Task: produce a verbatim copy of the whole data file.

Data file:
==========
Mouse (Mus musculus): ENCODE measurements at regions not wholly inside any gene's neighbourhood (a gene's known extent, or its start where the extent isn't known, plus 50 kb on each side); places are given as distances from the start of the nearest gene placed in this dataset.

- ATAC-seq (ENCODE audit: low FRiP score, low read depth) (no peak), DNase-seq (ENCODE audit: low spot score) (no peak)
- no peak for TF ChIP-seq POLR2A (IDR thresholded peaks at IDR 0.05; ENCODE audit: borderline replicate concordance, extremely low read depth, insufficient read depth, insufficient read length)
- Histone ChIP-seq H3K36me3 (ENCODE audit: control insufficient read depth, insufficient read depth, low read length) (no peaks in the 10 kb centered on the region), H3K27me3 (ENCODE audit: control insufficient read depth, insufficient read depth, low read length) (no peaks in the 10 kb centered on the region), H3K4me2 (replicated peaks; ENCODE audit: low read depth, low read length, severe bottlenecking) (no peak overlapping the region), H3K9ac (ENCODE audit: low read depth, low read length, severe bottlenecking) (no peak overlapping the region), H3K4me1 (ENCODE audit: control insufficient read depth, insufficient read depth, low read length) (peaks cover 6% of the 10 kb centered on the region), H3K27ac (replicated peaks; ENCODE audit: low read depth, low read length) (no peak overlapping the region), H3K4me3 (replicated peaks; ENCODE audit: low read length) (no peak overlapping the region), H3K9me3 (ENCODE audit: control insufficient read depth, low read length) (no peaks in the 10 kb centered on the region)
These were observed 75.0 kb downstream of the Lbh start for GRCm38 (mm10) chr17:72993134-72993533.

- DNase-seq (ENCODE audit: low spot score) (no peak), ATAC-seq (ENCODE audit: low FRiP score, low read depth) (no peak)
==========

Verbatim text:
Mouse (Mus musculus): ENCODE measurements at regions not wholly inside any gene's neighbourhood (a gene's known extent, or its start where the extent isn't known, plus 50 kb on each side); places are given as distances from the start of the nearest gene placed in this dataset.

- ATAC-seq (ENCODE audit: low FRiP score, low read depth) (no peak), DNase-seq (ENCODE audit: low spot score) (no peak)
- no peak for TF ChIP-seq POLR2A (IDR thresholded peaks at IDR 0.05; ENCODE audit: borderline replicate concordance, extremely low read depth, insufficient read depth, insufficient read length)
- Histone ChIP-seq H3K36me3 (ENCODE audit: control insufficient read depth, insufficient read depth, low read length) (no peaks in the 10 kb centered on the region), H3K27me3 (ENCODE audit: control insufficient read depth, insufficient read depth, low read length) (no peaks in the 10 kb centered on the region), H3K4me2 (replicated peaks; ENCODE audit: low read depth, low read length, severe bottlenecking) (no peak overlapping the region), H3K9ac (ENCODE audit: low read depth, low read length, severe bottlenecking) (no peak overlapping the region), H3K4me1 (ENCODE audit: control insufficient read depth, insufficient read depth, low read length) (peaks cover 6% of the 10 kb centered on the region), H3K27ac (replicated peaks; ENCODE audit: low read depth, low read length) (no peak overlapping the region), H3K4me3 (replicated peaks; ENCODE audit: low read length) (no peak overlapping the region), H3K9me3 (ENCODE audit: control insufficient read depth, low read length) (no peaks in the 10 kb centered on the region)
These were observed 75.0 kb downstream of the Lbh start for GRCm38 (mm10) chr17:72993134-72993533.

- DNase-seq (ENCODE audit: low spot score) (no peak), ATAC-seq (ENCODE audit: low FRiP score, low read depth) (no peak)